Boeing 767 of Uzbekistan Airways raced down the runway and then
lifted into the sky. Flight 206 left on Friday morning, the 26th
of Cheshvan, 5760. Among the hundreds of passengers, were the shaliach
and Chief Rabbi of Uzbekistan and Central Asia, Rabbi Dovid
Gurewitz, and his wife, along with the shaliach of
Tashkent, Rabbi Dov Akselrod, who had left his young wife and
daughter behind. The three were on their way to the Kinus HaShluchim
taking place that day in New York.
was a one-hour stopover in the capitol of the Ukraine, Kiev, and
then they would be off to N.Y., arriving a few hours before
Shabbos. After five hours of flying, the plane was flying over
Kiev, but due to the heavy fog, the pilot had to circle until the
pilot didn’t want to take any chances. Less than a week before,
an airplane of the same design had dropped into the Atlantic an
hour after takeoff from Kennedy Airport on its way to Egypt. The
cause of the tragedy was not known. Finally, after an hour and a
half of circling Kiev, the pilot was allowed to land. The local
time was 11:30 a.m.
the delay, the shluchim thought they could still make there
way to N.Y. before Shabbos. According to their calculations the
flight would take nine hours; there would still be a few hours
passengers disembarked, and waited in the terminal while the plane
refueled. Uzbekistan Airlines was punctual, and an hour after they
landed, the passengers were asked to re-board the plane.
plane began taxiing towards the runway. The pilot greeted the
passengers and said, “Dear passengers, good morning. We are
happy to have you fly Uzbekistan Airways. It is now 12:30 p.m.,
and in ten-and-a-half hours we will be landing at Kennedy
Gurewitz and Rabbi Akselrod looked at their watches. They were
shocked to discover that they were actually due to land in N.Y
about an hour after sunset. There own calculations had been wrong!
the plane made a sharp right turn as it approached the runway, the
pilots turned out the lights, revved up the engines, and asked for
clearance and permission to takeoff. Rabbi Gurewitz got up and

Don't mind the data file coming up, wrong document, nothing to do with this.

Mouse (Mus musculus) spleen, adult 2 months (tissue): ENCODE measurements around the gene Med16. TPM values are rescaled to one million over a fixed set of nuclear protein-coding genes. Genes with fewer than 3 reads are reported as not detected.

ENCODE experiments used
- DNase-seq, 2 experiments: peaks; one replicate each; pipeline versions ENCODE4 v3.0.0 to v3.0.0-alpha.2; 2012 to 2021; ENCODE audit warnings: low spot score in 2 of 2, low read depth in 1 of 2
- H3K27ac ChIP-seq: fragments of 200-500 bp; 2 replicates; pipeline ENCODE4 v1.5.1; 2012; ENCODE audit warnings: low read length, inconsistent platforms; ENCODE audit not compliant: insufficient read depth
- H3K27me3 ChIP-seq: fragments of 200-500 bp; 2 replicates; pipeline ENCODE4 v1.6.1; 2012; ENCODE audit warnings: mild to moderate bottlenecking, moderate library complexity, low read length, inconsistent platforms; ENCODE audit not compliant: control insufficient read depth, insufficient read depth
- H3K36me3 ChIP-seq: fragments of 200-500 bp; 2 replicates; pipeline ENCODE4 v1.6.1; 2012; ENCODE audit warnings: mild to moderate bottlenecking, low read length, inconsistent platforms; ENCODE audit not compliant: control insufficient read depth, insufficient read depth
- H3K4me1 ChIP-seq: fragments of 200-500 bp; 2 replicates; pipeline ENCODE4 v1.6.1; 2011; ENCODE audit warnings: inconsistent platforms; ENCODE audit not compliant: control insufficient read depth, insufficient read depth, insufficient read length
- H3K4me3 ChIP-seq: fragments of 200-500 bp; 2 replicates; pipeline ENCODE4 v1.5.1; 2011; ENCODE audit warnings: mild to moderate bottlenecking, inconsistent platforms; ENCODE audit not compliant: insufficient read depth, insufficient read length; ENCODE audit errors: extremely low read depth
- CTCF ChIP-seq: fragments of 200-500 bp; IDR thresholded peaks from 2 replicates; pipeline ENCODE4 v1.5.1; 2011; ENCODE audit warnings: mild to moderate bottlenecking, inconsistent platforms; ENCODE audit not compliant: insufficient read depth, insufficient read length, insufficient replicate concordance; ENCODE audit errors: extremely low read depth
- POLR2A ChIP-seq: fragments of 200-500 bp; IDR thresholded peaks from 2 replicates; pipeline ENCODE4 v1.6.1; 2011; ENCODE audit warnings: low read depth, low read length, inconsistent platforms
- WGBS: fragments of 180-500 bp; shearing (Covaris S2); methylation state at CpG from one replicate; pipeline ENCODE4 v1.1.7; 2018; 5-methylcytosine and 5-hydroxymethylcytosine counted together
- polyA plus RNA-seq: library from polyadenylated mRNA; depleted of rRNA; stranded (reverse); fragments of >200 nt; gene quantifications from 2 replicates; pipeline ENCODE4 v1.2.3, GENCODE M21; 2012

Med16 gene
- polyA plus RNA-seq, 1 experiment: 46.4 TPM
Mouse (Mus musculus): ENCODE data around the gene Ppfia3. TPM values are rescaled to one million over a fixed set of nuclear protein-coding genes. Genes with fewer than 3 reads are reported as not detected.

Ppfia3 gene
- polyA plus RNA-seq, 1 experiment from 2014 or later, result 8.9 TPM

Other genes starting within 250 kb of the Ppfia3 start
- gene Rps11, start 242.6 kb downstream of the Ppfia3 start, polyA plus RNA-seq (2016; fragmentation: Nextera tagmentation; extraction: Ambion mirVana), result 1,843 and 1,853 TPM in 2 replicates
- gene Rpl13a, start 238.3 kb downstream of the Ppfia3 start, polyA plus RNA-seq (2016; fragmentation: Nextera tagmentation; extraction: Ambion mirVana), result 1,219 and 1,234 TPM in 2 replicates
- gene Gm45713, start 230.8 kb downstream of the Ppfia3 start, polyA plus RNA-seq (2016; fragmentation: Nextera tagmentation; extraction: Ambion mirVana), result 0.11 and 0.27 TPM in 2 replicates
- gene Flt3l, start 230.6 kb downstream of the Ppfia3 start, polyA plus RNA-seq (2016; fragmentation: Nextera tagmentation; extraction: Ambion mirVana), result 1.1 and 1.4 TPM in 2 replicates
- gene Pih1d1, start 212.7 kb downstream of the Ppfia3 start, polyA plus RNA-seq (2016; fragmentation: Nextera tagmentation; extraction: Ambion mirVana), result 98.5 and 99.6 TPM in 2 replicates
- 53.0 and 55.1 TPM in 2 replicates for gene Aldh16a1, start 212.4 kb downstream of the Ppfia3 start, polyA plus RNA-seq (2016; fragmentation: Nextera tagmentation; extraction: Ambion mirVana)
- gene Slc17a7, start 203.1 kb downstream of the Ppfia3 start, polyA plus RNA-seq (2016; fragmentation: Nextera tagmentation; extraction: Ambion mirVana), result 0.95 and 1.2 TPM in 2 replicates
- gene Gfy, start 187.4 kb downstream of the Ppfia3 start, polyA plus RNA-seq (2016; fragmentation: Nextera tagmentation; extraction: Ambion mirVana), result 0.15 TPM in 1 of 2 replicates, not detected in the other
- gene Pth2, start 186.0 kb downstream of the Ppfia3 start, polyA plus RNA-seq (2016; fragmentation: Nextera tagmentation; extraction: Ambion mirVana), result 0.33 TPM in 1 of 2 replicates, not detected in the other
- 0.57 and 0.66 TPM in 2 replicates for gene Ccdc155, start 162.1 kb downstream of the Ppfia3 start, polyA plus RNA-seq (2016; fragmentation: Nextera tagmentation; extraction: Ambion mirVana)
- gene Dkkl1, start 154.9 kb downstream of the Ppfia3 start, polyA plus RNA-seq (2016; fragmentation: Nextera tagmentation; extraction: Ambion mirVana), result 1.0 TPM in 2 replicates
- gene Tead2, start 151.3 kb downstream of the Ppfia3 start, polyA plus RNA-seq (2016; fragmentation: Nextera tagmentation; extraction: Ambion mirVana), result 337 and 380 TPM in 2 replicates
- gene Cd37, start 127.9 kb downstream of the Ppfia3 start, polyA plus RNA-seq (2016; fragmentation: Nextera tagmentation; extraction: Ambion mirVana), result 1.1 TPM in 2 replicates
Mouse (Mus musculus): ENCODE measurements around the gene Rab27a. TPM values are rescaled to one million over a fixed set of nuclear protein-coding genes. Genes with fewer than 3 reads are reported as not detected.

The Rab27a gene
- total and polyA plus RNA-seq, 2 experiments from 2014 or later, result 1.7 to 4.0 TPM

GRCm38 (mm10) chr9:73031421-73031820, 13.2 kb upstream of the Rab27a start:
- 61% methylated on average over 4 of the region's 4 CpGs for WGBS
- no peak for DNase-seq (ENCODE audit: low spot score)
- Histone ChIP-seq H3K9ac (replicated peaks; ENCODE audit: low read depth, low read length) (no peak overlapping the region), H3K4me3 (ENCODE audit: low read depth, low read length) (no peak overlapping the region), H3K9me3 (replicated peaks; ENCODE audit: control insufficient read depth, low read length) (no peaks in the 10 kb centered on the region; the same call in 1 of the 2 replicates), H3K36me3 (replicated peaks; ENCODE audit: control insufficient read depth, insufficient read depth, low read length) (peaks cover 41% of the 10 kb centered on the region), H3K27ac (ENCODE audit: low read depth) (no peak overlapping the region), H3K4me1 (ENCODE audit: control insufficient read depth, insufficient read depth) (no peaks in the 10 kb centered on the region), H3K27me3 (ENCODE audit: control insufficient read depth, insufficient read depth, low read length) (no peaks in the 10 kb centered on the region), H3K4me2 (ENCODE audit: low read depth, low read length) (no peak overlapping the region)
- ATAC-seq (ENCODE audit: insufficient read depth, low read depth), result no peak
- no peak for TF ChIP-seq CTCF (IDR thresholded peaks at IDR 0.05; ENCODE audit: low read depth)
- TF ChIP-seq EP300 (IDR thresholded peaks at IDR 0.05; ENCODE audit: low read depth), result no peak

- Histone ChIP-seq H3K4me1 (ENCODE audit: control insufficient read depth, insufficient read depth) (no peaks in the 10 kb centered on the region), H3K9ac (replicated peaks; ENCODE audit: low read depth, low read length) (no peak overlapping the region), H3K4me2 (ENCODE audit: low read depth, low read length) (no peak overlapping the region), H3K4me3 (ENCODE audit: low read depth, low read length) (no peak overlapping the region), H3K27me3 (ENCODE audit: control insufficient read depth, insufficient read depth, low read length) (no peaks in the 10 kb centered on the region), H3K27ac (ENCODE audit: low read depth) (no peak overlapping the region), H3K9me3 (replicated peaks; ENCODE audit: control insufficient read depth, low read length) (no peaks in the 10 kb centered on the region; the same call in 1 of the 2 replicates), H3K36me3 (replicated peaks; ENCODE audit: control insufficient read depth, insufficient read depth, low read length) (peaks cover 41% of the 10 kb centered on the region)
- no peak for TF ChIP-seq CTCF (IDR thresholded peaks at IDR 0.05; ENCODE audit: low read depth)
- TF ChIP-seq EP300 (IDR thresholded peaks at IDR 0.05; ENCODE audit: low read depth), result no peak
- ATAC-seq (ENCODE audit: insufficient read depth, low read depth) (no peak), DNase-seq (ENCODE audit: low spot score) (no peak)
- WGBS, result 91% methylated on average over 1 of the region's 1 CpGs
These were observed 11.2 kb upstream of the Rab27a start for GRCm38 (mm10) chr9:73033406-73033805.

went over to the stewards. “We have a problem,” he said. He
briefly explained about Shabbos, and how they could not continue
on the flight.
steward looked at the two rabbis as though they were mad. He
quickly called for the head steward, who, in turn, reported to the
pilots. The plane stopped, and the captain emerged from the
cockpit in order to fully comprehend the unusual circumstances.
Rabbi Gurewitz’s question as to whether the flight time could be
shortened, the pilot politely explained that that was impossible.
“Well, then we have to get off the plane,” said Rabbi Gurewitz
decisively, “my wife and myself and this man who is with us,”
he said pointing at Rabbi Akselrod.
pilot didn’t understand what the problem was. All attempts to
explain the religious dilemma fell on deaf ears. “Anyway,” the
captain maintained, “Subbota (Shabbos) is tomorrow, and we will
be arriving the night before.”
three passengers were insistent, so the pilots stopped the plane
and called for security. Rabbi Akselrod and Rabbi Gurewitz were
familiar with international law, which states that if a passenger
wants to disembark, no matter what the reason, they must allow him
to do so.
ramp was positioned leading to the plane’s entrance, and
security forces boarded the plane and asked for explanations.
Despite the repeated answers they gave, the security men were also
left puzzled in the face of such bizarre obstinacy. They tried to
convince the rabbis that the flight was safe, and that there was
no likelihood of winds or storms, but the shluchim remained
strong in their resolve, politely though firmly.
security men got in touch with their superiors, and finally
returned and said that these passengers could not disembark
because they had no visas or permits to stay in Kiev. The pilot
added that the airline would take them to court and demand
compensation for delaying the flight for no good reason.
didn’t move them. The authorities had no choice but to allow the
three passengers to leave the plane. They boarded a bus which had
been sent to get them. Now their luggage had to be located.
International law states that a flight may not take off with
personal property if the passenger is not on board.
took place at the end of Cheshvan, and it was freezing. Porters
entered the cargo area and began searching for two suitcases
amidst a thousand others. Time marched on and the remaining
passengers were irate. Everybody was losing their patience.